2nd Battalion, Kentucky Mounted Rifles (Confederate)
Brief History[edit | edit source]
Companies in this Regiment with the Counties of Origin[edit | edit source]
Men often enlisted in a company recruited in the counties where they lived though not always. After many battles, companies might be combined because so many men were killed or wounded. However if you are unsure which company your ancestor was in, try the company recruited in his county first.
Company A - Many men mustered in from Morgan County.
Company B - Many men mustered in from Fleming County and Camp Bynum, Hawkins County.
Company C - Many men mustered in from Fleming County.
Company D - Many men mustered in from Logan County, Virginia.
Company E - Many men mustered in from Powell County.
Company F - Many men mustered in but muster location was not recorded.
The record for this Regiment's Company is from the book, Report of the Adjutant General of the State of Kentucky, Vol. II, Confederate Kentucky Volunteers War 1861-65. (U/S CAN 976.9 M2rc)
Other Sources[edit | edit source]
- Beginning United States Civil War Research gives steps for finding information about a Civil War soldier. It covers the major records that should be used. Additional records are described in ‘Kentucky in the Civil War’ and ‘United States Civil War, 1861 to 1865’ (see below).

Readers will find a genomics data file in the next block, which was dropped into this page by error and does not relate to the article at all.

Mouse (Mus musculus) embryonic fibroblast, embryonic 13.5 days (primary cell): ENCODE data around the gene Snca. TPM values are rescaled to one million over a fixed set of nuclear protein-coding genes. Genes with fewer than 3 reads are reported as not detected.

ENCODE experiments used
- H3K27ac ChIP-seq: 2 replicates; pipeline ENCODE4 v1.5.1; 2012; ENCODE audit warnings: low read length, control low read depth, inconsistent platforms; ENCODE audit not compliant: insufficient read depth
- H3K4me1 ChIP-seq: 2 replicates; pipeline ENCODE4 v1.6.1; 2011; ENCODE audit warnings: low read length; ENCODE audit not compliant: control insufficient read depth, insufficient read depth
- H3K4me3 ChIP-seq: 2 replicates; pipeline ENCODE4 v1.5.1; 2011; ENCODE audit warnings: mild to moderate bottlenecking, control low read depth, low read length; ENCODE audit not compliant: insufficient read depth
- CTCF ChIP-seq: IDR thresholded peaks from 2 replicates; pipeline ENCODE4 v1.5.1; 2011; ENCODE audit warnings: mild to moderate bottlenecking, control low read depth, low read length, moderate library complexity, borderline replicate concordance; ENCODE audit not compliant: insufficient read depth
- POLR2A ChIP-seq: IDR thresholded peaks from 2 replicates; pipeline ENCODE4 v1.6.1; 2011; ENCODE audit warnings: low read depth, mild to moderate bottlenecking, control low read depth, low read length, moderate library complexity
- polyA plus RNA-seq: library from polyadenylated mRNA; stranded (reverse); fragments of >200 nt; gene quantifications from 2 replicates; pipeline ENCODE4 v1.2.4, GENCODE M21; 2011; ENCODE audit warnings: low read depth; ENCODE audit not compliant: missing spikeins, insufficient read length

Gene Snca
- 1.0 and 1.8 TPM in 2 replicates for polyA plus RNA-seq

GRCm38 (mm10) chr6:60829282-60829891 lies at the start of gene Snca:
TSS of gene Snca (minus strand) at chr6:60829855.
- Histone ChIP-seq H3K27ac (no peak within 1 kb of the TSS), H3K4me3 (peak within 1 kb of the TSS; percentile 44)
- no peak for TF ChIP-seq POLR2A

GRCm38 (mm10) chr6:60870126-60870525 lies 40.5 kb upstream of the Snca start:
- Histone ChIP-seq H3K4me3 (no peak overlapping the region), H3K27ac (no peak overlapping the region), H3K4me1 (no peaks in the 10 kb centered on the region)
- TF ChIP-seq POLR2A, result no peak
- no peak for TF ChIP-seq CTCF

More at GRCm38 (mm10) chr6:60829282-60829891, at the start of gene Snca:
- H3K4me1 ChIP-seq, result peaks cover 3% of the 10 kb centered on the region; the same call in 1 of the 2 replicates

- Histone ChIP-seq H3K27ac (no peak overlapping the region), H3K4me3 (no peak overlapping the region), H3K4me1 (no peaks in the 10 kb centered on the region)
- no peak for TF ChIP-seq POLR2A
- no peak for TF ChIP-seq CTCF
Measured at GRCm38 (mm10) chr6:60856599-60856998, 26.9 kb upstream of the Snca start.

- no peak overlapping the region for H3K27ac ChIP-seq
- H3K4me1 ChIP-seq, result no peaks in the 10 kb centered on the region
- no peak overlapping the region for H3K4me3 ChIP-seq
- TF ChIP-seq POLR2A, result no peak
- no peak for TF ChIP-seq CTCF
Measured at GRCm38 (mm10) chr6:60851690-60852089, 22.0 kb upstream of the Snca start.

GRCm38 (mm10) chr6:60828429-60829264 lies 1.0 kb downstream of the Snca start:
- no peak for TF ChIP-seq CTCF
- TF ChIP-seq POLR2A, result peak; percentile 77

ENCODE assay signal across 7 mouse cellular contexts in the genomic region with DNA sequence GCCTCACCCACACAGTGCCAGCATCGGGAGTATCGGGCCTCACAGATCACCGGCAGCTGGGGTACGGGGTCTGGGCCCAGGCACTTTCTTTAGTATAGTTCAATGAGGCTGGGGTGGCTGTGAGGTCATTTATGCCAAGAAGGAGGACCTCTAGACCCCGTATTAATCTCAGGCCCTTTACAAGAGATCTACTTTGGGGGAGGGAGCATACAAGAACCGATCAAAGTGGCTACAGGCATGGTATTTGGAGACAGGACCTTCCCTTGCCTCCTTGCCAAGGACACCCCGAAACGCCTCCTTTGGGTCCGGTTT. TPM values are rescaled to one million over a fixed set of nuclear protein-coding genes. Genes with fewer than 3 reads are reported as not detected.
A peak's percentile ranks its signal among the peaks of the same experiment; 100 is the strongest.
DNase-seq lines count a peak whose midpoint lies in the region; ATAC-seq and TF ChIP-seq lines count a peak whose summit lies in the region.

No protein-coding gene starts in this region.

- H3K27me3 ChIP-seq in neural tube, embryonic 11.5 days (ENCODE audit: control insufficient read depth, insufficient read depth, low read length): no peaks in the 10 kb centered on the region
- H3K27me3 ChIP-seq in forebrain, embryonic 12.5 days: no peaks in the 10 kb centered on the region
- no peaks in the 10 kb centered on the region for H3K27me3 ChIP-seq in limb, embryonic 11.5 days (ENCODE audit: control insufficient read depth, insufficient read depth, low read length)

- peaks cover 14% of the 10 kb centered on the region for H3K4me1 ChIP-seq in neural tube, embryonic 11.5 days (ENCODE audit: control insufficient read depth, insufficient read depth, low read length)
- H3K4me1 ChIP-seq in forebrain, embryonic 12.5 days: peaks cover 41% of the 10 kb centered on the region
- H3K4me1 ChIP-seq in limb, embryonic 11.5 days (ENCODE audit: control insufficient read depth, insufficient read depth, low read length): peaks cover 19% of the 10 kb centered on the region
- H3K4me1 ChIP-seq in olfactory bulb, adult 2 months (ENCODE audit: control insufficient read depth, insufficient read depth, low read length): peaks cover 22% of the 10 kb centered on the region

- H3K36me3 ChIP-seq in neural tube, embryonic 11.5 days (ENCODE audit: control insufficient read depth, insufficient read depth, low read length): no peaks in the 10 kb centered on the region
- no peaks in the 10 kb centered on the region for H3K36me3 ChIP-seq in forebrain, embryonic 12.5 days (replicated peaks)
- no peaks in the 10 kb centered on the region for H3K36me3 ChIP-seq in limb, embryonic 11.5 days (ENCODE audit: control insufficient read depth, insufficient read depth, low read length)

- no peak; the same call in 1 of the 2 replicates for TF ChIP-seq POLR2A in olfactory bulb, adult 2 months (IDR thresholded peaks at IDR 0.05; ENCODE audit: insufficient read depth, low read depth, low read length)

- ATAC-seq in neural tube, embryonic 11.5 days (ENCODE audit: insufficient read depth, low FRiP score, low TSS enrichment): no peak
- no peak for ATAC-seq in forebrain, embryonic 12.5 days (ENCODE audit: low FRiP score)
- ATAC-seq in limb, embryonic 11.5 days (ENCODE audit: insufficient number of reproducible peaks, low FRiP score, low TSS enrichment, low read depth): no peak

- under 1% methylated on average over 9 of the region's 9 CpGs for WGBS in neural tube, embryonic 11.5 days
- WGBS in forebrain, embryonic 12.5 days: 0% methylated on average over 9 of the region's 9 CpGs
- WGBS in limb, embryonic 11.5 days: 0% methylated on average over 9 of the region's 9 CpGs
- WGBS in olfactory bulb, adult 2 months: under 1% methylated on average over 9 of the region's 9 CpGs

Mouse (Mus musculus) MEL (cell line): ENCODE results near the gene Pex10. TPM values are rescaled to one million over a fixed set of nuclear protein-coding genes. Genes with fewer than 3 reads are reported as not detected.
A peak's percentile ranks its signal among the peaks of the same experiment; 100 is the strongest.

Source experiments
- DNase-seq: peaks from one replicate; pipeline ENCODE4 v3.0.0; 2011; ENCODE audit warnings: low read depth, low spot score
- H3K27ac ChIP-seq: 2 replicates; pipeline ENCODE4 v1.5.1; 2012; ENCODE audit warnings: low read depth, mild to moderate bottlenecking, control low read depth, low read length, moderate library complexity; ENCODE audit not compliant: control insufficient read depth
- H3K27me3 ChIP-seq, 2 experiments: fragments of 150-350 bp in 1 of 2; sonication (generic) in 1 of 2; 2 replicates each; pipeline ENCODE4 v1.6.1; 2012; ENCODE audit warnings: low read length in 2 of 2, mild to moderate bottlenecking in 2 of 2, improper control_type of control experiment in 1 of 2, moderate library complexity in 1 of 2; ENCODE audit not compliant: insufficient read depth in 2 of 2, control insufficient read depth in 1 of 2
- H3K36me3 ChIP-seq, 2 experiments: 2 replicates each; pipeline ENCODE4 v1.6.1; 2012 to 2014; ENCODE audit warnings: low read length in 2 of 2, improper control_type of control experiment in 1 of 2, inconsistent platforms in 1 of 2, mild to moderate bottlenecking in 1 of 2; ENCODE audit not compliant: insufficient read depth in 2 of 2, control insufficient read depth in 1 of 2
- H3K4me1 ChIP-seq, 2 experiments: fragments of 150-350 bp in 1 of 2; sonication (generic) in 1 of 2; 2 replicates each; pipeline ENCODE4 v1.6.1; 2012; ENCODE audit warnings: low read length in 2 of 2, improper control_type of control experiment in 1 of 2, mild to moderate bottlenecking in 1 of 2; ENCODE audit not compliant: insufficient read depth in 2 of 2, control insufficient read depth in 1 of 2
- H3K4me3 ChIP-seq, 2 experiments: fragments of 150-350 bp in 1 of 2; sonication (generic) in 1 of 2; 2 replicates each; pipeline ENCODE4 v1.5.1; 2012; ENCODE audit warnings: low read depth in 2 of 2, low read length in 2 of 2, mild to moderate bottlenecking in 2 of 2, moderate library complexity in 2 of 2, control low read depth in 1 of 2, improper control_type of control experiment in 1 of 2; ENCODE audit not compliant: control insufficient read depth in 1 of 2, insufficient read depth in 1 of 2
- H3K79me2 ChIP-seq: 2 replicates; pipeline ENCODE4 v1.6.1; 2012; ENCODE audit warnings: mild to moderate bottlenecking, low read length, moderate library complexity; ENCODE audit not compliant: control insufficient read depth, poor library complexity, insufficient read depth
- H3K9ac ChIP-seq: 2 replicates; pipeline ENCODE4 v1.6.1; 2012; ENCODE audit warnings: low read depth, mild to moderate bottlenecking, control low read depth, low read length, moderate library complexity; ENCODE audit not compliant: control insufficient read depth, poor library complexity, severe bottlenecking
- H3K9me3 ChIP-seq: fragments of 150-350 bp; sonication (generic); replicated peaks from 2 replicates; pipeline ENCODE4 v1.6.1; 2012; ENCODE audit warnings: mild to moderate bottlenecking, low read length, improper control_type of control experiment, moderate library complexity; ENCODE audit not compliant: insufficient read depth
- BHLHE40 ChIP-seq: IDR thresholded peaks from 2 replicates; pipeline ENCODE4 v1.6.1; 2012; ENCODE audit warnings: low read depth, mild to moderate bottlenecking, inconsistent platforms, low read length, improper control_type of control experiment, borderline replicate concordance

- National Park Service, The Civil War Soldiers and Sailors System, is searchable by soldier's name and state. It contains basic facts about soldiers on both sides of the Civil War, a list of regiments, descriptions of significant battles, sources of the information, and suggestions for where to find additional information.
- Kentucky in the Civil War describes many Confederate and Union sources, specifically for Kentucky, and how to find them.. These include compiled service records, pension records, rosters, cemetery records, Internet databases, published books, etc.
- United States Civil War 1861 to 1865, Part 1 describes and explains United States and Confederate States records, rather than state records, and how to find them. These include veterans’ censuses, compiled service records, pension records, rosters, cemetery records, Internet databases, published books, etc.